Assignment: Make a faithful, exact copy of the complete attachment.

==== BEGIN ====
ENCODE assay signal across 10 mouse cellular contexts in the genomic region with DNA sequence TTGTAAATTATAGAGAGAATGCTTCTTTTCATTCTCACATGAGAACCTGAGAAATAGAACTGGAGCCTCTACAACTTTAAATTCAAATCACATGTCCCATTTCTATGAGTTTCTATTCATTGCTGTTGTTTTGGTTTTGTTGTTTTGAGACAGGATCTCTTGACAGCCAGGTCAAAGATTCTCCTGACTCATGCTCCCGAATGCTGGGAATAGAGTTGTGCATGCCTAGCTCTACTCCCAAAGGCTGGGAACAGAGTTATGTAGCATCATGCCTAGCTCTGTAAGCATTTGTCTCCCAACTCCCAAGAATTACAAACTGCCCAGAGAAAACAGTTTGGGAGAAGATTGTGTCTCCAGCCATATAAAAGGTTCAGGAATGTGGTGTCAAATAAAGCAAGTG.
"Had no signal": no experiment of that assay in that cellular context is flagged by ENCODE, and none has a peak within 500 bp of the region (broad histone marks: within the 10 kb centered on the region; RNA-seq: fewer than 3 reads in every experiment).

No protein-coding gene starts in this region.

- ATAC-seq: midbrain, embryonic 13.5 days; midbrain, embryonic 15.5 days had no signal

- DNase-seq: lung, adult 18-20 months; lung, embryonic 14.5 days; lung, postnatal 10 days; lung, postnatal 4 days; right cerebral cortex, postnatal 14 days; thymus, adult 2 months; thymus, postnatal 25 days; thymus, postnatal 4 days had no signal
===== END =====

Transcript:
ENCODE assay signal across 10 mouse cellular contexts in the genomic region with DNA sequence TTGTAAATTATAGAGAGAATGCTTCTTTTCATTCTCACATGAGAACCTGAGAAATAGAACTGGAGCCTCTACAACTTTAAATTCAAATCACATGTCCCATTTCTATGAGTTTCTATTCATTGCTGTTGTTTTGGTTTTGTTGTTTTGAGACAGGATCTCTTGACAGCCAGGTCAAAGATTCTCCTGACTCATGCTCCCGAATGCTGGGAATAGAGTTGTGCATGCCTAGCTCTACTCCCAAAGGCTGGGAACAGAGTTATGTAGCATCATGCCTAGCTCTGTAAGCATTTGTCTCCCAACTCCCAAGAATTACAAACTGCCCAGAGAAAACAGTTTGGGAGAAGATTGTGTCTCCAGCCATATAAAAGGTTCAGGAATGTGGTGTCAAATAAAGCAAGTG.
"Had no signal": no experiment of that assay in that cellular context is flagged by ENCODE, and none has a peak within 500 bp of the region (broad histone marks: within the 10 kb centered on the region; RNA-seq: fewer than 3 reads in every experiment).

No protein-coding gene starts in this region.

- ATAC-seq: midbrain, embryonic 13.5 days; midbrain, embryonic 15.5 days had no signal

- DNase-seq: lung, adult 18-20 months; lung, embryonic 14.5 days; lung, postnatal 10 days; lung, postnatal 4 days; right cerebral cortex, postnatal 14 days; thymus, adult 2 months; thymus, postnatal 25 days; thymus, postnatal 4 days had no signal